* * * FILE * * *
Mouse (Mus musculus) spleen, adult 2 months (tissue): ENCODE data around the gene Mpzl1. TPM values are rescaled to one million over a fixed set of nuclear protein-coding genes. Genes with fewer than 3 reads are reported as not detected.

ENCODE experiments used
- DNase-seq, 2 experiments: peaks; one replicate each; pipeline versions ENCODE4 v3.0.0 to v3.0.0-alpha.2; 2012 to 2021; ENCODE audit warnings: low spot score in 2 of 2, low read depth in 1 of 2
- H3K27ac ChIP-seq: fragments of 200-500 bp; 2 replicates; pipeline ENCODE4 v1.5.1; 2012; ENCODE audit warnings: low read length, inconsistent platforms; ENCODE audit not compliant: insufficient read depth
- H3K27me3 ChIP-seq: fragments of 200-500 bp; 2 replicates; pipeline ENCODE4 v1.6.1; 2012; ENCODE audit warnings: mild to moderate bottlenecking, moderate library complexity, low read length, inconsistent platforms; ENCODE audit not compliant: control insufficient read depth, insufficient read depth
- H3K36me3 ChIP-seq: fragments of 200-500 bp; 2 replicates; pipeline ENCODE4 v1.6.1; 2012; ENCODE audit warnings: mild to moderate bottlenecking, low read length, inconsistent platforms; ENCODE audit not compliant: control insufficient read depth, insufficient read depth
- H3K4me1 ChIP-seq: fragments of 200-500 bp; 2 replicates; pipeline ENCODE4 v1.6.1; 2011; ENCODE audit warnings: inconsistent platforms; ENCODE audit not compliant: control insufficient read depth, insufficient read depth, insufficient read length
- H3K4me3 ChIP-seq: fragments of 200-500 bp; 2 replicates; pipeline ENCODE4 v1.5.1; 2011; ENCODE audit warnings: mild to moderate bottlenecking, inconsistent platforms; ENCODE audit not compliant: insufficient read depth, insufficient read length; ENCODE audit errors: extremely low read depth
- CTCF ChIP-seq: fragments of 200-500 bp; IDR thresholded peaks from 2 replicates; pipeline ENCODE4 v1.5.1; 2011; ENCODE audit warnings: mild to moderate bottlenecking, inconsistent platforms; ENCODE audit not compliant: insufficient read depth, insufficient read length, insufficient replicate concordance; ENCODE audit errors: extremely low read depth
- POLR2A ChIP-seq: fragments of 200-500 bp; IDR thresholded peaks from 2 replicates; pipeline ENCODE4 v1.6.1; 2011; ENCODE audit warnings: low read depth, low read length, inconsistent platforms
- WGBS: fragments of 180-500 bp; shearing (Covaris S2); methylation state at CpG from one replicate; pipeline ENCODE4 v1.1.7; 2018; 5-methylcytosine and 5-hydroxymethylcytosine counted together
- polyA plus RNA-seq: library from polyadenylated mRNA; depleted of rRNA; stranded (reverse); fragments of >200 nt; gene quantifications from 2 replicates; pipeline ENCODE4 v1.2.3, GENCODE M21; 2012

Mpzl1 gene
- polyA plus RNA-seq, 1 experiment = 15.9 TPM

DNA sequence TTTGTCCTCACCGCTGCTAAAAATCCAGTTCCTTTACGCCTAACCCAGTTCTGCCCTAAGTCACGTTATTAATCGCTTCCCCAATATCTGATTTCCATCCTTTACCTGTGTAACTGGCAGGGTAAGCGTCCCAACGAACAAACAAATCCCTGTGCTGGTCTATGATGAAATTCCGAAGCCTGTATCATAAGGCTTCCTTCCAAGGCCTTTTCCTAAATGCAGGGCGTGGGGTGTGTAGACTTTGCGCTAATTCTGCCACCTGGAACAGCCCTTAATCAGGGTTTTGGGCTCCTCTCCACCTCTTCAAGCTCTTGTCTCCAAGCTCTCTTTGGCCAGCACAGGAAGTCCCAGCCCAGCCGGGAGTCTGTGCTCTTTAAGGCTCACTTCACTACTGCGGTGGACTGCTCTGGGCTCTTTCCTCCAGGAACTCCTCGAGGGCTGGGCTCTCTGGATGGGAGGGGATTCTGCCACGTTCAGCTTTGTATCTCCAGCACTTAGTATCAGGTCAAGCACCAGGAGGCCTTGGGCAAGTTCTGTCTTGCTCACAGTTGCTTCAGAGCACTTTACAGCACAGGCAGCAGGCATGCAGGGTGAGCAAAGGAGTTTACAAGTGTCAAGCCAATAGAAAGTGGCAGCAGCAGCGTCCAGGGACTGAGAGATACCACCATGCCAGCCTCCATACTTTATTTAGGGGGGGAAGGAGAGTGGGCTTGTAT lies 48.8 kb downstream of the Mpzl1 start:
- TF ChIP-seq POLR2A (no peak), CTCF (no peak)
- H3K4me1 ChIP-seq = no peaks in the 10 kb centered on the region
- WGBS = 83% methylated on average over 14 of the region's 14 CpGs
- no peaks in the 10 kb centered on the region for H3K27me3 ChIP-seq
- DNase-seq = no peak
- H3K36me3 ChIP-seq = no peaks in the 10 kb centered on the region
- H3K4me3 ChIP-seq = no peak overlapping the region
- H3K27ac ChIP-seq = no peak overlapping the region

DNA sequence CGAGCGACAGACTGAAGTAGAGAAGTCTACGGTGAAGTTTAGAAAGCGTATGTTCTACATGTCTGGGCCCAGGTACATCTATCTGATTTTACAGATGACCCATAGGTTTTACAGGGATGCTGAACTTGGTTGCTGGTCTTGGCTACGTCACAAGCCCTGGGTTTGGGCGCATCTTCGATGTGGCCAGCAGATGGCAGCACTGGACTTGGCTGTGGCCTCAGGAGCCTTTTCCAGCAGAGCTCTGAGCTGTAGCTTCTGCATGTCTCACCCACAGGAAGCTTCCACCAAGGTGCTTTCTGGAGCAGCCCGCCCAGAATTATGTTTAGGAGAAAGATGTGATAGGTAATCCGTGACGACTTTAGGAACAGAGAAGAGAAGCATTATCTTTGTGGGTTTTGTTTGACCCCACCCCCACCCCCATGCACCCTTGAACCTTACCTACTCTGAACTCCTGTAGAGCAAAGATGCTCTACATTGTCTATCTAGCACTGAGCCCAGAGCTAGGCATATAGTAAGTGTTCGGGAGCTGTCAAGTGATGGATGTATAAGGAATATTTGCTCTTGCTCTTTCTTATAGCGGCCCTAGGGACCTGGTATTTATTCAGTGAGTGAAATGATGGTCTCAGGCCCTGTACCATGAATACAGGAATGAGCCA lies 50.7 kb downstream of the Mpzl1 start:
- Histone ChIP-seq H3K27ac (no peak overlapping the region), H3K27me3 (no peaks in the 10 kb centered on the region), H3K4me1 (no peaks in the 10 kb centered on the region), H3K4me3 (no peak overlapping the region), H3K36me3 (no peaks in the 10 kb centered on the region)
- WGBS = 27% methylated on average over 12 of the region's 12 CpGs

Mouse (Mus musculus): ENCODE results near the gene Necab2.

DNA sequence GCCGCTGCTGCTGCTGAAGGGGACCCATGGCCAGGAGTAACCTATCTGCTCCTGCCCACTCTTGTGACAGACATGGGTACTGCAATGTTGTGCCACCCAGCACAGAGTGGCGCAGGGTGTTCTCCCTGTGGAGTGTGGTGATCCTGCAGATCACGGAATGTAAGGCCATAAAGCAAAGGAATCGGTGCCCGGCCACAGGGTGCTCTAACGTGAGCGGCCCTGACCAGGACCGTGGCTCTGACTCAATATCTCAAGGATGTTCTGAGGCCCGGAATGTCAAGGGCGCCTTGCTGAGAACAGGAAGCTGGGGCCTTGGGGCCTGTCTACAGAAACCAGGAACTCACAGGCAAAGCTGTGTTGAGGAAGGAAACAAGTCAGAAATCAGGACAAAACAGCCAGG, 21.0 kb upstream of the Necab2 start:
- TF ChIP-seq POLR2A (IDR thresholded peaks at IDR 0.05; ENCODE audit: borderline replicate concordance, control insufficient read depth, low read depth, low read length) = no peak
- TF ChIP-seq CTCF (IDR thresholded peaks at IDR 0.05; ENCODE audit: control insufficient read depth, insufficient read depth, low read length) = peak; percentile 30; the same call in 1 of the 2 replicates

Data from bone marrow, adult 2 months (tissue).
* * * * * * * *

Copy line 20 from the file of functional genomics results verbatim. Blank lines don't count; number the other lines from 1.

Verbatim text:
- DNase-seq = no peak